They Love Me, They Love Me Not
Ah, St. Valentine's Day. My favorite holiday. Aside from being another great excuse to indulge in chocolate, for me Valentine's Day offers the opportunity to find creative ways to remind loved ones that they're special.
In a way, every day is like Valentine's Day for companies using CRM to show customers how valuable they are. Does your company use CRM primarily to cut costs and improve efficiencies, or does it also, truly, use CRM to enhance customer relationships? If your company is in it for the relationship, I'd love to hear your story. In fact, I will mail a box of Godiva chocolates
to the five readers with the best specific, anecdotal example of how your company uses CRM to bolster customer relationships. We'll even turn the winning narratives into an article for the magazine--so be sure you have a customer willing to be interviewed, or have hard numbers (e.g., a percentage increase in incremental business) to support your story. The deadline? February 14.
Email your stories to gconlon@destinationCRM.com.
This month is also a good time to reflect on whether your company is doing anything that jeopardizes customer relationships. Recently, for example, T-Mobile gave me a reason to find a new telecom provider. I went to purchase a Handspring Treo 270 for use with my T-Mobile service, only to discover that it would cost me $200 extra to keep my current phone number. If I were a new customer I would pay $499 for the Treo; but as a current customer, I would be charged $699. (Sprint, on the other hand, charges $499 to current and new customers.) So I am being penalized for being a T-Mobile customer.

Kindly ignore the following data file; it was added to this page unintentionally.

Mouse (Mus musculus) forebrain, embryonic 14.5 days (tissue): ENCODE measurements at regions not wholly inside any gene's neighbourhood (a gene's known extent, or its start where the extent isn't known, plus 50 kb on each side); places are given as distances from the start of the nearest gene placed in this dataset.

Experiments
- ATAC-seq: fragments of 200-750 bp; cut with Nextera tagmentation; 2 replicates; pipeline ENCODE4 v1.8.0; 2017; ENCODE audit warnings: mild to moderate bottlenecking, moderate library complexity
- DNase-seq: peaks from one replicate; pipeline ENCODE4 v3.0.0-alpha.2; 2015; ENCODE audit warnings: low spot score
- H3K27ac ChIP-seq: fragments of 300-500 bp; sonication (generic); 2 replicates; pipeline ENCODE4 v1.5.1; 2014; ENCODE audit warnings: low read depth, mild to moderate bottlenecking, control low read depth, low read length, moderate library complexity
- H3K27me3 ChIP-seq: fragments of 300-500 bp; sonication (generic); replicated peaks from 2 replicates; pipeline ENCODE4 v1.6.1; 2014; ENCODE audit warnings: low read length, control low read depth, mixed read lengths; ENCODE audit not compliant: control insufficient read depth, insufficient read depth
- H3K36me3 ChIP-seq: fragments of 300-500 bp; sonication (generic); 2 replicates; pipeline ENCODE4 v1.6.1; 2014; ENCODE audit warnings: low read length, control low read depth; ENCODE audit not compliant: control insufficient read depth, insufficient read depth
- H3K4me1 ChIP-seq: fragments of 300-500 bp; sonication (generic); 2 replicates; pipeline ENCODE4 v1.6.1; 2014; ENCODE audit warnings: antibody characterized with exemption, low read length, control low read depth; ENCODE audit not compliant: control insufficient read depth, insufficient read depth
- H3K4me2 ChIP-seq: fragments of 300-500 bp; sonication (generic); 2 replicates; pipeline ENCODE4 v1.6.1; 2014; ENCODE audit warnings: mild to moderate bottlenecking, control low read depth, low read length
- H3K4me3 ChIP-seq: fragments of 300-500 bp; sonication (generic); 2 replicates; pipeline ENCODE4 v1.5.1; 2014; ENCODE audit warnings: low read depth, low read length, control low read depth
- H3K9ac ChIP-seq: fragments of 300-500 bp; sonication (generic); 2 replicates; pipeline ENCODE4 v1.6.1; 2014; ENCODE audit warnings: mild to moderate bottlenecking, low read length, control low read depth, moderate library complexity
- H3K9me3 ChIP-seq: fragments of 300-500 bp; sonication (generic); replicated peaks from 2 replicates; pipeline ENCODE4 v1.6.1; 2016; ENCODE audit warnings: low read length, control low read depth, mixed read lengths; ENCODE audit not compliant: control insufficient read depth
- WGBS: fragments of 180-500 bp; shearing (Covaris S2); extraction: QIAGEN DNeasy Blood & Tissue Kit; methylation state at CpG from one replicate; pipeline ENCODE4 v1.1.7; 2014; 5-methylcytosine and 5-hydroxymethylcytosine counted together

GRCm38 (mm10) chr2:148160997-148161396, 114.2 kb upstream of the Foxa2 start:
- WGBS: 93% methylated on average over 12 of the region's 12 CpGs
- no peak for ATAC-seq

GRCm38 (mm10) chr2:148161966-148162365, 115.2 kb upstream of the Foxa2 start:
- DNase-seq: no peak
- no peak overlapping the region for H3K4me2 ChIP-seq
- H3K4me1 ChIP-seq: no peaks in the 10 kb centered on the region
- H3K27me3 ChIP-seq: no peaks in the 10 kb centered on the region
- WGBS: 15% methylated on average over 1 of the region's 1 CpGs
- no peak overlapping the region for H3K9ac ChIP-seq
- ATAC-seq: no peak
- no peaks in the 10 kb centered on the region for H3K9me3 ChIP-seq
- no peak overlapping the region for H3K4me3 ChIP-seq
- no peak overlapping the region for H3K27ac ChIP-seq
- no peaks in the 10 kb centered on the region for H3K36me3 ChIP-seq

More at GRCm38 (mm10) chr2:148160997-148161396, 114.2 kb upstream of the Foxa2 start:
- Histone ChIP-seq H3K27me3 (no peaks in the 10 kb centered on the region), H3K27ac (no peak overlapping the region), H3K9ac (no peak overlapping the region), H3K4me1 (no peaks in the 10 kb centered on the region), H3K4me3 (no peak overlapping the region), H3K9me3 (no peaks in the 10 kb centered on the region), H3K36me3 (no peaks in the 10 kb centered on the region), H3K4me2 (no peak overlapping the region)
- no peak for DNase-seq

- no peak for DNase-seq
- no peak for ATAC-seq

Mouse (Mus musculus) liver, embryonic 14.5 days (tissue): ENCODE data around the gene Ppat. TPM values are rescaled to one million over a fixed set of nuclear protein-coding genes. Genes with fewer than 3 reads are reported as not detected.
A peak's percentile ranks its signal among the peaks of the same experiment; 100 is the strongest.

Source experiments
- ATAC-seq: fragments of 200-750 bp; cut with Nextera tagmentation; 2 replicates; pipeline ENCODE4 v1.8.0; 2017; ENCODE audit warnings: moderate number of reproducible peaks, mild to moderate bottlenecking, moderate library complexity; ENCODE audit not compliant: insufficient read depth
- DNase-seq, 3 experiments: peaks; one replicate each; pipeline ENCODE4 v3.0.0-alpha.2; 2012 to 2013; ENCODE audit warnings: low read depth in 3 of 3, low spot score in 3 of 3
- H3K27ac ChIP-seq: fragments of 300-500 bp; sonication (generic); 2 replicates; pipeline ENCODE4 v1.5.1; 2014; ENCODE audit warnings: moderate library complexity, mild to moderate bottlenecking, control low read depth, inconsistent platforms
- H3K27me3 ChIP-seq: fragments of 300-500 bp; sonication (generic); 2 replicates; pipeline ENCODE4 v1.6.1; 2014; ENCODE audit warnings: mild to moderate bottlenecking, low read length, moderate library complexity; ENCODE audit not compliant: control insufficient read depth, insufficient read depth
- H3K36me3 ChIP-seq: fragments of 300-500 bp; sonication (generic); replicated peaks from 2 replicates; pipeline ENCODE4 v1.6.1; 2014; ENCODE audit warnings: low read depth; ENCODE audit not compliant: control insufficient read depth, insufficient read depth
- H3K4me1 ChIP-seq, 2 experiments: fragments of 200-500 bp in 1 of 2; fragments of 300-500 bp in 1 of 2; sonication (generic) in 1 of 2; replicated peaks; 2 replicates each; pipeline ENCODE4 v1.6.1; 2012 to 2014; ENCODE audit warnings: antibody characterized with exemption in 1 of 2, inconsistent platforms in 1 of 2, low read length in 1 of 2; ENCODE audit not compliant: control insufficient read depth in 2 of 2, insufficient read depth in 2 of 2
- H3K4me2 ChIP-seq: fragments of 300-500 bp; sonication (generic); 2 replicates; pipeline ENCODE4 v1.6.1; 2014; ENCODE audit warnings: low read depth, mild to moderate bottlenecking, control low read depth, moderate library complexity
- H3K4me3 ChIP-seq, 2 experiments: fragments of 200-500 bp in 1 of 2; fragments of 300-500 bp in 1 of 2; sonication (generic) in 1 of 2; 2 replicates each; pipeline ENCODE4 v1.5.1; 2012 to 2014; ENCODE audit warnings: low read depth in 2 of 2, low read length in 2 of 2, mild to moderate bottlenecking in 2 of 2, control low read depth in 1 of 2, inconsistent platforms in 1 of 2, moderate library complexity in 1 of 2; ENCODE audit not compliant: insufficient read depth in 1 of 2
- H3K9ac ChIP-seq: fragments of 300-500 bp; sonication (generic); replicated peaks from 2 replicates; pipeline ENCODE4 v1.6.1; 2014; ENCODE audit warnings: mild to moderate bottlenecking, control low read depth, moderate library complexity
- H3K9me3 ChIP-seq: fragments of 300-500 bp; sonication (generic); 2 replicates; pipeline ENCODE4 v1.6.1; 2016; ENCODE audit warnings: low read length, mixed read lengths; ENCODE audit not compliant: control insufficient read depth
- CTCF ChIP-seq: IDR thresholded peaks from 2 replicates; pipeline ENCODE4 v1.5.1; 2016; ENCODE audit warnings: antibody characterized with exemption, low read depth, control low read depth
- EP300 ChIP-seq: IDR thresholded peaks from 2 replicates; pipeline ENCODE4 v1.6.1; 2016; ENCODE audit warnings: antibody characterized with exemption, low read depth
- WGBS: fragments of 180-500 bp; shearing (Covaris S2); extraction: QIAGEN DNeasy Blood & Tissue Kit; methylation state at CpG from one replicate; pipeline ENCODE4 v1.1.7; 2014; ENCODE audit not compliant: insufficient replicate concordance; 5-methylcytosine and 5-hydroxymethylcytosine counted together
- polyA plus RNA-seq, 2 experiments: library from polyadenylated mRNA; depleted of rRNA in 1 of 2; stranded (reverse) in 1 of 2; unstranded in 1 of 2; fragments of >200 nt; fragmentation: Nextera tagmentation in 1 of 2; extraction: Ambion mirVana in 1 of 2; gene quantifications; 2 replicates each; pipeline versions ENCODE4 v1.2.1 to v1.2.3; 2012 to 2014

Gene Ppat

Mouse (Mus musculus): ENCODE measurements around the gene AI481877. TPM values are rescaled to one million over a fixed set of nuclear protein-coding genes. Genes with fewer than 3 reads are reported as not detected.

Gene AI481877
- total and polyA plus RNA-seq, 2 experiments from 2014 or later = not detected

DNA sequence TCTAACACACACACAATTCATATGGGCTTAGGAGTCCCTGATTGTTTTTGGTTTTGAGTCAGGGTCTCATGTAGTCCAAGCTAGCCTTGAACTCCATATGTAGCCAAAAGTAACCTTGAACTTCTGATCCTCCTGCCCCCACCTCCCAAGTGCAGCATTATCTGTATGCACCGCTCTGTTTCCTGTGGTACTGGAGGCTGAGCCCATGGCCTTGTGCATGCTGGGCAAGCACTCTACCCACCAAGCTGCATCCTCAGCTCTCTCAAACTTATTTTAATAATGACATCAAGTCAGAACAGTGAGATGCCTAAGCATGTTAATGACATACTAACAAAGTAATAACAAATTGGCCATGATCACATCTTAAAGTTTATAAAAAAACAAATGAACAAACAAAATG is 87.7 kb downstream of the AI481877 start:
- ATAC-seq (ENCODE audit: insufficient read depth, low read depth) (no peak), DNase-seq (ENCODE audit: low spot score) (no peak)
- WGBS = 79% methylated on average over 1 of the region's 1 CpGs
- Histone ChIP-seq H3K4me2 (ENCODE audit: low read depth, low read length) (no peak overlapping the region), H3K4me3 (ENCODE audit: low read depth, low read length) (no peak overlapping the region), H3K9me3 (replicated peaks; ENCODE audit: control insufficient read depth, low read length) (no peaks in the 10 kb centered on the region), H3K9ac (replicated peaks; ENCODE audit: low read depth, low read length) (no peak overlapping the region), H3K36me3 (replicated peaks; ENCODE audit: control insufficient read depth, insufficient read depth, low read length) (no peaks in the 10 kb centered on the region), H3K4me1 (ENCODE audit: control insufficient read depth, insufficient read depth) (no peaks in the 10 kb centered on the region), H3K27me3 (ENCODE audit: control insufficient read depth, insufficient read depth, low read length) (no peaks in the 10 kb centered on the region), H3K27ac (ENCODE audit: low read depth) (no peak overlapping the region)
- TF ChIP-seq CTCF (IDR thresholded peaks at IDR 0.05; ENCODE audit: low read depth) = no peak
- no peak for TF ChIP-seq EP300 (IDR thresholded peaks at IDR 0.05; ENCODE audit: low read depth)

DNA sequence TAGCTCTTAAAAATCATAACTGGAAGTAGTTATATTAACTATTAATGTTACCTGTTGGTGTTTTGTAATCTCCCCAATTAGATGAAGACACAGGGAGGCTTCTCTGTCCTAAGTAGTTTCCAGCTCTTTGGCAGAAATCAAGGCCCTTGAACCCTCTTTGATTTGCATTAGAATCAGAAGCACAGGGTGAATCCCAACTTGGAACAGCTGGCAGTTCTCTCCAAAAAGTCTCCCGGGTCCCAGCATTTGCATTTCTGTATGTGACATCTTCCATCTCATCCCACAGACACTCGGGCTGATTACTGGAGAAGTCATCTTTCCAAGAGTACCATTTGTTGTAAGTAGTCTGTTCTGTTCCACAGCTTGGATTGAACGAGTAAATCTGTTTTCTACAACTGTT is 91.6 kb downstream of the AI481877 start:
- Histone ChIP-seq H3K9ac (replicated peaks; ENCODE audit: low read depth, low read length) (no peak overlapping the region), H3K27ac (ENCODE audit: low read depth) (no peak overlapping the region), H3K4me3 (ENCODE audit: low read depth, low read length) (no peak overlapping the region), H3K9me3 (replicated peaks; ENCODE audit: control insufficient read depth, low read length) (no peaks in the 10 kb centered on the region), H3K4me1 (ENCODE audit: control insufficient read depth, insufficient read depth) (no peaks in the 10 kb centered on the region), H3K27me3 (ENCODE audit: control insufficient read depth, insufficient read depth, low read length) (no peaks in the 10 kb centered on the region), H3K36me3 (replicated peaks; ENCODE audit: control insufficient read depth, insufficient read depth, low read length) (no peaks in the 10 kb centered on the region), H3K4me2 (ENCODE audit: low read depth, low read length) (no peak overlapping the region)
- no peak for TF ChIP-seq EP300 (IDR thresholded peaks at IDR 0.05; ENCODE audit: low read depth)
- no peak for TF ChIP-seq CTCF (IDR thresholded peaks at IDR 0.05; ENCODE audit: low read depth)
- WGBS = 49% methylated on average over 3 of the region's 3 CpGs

T-Mobile customer service gave several excuses for its pricing policy, and offered me a partial credit toward my account once I buy the Treo. Although I appreciate the manager's generosity, the only way I will not feel ripped off is if I pay the "going rate" of $499.
Undaunted, I emailed (as a consumer, not an editor) John Clelland, senior vice president of marketing for T-Mobile USA Inc., asking about its pricing. I was pleased to receive replies the following morning from Clelland and Glenn Pingul, executive director, customer marketing, saying they would look into the matter and get back to me in two days. I await their emails optimistically.
Today it is harder than ever to retain customers and build sales. So take time this month to examine whether your policies and business strategies are designed to build customer loyalty or to send customers to the competition saying, "They love me not."